Becoming a Mealtime Missionary

by Jul 19, 2011

On Sunday morning we were commissioned by Jesus to join him in his mission of proclaiming the kingdom to the small slice of the world he’s given us as a mission field.

Still feeling intimidated? Maybe it’s because the task still seems too extraordinary. Here’s some great advice from Tim Chester’s new book A Meal With Jesus on using your everyday meals as an opportunity for mission:

Meals bring mission into the ordinary. But that’s where most people are—living in the ordinary. That’s where we need to go to reach them. We too readily think of mission as extraordinary. Perhaps that’s because we find it awkward to talk about Jesus out- side a church gathering. Perhaps it’s because we think God moves through the spectacular rather than the witness of people like us. Perhaps it’s because we want to outsource mission to the professionals, so we invite people to guest services where an “expert” can do mission for us.

But most people live in the ordinary, and most people will be reached by ordinary people. Even those who attend a special event will, for the most part, have first been befriended by a Christian. For those looking to connect with people in the local community it isn’t that hard if you really want to. Just invite people round, let them know they can go home if they need to and then enjoy a meal together. You’re going to eat anyway, so why not do it with others!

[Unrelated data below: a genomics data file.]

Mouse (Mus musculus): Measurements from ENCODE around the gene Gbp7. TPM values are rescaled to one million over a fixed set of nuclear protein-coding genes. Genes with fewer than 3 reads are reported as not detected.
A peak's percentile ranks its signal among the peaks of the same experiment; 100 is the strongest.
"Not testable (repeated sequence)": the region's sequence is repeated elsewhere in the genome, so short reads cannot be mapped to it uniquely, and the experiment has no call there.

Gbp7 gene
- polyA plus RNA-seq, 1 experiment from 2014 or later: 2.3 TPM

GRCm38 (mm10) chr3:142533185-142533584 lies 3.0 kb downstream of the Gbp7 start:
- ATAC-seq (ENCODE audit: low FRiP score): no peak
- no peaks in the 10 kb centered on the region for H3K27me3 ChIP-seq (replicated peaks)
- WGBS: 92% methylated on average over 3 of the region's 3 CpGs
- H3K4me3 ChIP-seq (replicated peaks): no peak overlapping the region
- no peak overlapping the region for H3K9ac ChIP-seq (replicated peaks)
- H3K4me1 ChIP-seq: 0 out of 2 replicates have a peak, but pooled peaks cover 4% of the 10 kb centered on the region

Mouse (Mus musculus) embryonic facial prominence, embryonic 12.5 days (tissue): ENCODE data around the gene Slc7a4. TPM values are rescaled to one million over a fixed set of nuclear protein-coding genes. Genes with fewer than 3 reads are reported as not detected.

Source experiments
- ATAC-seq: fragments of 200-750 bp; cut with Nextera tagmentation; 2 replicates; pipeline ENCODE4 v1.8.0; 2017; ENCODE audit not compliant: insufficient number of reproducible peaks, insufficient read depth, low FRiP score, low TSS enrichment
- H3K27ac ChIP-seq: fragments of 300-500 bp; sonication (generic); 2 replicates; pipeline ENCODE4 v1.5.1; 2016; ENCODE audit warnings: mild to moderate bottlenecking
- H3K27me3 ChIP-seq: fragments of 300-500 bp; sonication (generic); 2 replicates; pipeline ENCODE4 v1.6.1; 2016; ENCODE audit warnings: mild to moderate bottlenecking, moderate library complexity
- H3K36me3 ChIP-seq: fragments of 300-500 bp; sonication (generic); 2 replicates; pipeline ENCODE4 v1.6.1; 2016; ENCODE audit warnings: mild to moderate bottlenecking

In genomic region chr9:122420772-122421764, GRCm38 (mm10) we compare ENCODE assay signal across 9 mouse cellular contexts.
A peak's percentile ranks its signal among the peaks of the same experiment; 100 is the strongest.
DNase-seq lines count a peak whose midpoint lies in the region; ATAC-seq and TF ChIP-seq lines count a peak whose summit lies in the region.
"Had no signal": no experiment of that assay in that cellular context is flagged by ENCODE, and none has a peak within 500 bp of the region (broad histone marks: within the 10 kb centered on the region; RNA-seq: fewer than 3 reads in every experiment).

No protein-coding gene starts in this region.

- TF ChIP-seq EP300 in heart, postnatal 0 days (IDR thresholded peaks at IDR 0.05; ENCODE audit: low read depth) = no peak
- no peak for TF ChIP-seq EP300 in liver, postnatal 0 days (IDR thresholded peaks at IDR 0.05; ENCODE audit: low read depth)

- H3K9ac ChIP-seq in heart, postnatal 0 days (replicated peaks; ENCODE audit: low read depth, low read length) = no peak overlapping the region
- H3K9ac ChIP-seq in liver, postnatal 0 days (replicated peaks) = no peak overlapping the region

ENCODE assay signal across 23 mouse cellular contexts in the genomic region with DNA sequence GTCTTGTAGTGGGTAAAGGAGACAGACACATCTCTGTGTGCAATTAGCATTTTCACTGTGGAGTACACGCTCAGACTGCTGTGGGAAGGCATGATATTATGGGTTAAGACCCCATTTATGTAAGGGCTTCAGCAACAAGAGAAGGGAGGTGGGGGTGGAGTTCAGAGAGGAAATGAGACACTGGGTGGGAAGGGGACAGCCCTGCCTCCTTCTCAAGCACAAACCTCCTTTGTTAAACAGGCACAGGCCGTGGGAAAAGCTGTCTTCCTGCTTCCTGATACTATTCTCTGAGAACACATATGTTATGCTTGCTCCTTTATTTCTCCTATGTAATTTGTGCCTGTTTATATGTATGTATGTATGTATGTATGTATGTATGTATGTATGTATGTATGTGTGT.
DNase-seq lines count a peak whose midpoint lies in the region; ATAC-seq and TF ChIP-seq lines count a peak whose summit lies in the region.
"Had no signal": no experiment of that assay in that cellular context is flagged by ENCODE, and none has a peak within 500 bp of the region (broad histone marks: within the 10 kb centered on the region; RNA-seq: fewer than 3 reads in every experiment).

People often complain that they lack time for mission. But we all have to eat. Three meals a day, seven days a week. That’s twenty- one opportunities for mission and community without adding any- thing to your schedule. You could meet up with another Christian for breakfast on the way to work—read the Bible together, offer accountability, pray for one another. You could meet up with col- leagues at lunchtime. Put down this book and chat to the person across the table from you in the cafeteria. You could invite your neighbors over for a meal. Better still, invite them over with another family from church. That way you get to do mission and community at the same time; plus your unbelieving neighbors will get to see the way the gospel impacts our relationships as Christians ( John 13:34–35; 17:20–21). You could invite someone who lives alone to share your family meal and follow it with board games, giving your children an opportunity to serve others through their welcome.